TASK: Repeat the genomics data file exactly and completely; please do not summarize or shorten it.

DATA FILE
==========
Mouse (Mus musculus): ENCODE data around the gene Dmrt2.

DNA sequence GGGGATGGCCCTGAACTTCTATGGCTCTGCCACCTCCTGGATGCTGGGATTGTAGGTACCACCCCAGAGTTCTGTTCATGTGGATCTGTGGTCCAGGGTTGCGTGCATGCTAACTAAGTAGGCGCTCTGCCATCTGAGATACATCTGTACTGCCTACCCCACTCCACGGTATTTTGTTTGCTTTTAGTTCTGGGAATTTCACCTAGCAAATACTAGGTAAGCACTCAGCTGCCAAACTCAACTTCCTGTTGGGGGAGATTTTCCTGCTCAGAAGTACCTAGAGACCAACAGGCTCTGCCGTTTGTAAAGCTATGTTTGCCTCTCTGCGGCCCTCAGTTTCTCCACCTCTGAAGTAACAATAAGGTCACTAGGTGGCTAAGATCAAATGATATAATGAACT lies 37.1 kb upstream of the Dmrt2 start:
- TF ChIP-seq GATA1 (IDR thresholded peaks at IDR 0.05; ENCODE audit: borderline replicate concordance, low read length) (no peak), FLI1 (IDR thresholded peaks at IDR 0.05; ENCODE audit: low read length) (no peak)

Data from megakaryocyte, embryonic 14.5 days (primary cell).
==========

Mouse (Mus musculus): ENCODE data around the gene Dmrt2.

DNA sequence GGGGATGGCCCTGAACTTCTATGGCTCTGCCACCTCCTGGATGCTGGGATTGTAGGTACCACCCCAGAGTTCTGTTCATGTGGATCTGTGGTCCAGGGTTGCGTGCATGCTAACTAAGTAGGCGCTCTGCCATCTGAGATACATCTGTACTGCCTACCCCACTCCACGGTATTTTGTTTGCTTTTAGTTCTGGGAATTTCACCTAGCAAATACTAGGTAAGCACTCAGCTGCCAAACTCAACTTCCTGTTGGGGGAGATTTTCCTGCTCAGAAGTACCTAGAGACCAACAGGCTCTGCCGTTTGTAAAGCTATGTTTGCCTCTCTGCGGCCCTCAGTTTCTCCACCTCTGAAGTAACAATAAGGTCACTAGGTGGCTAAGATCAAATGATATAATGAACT lies 37.1 kb upstream of the Dmrt2 start:
- TF ChIP-seq GATA1 (IDR thresholded peaks at IDR 0.05; ENCODE audit: borderline replicate concordance, low read length) (no peak), FLI1 (IDR thresholded peaks at IDR 0.05; ENCODE audit: low read length) (no peak)

Data from megakaryocyte, embryonic 14.5 days (primary cell).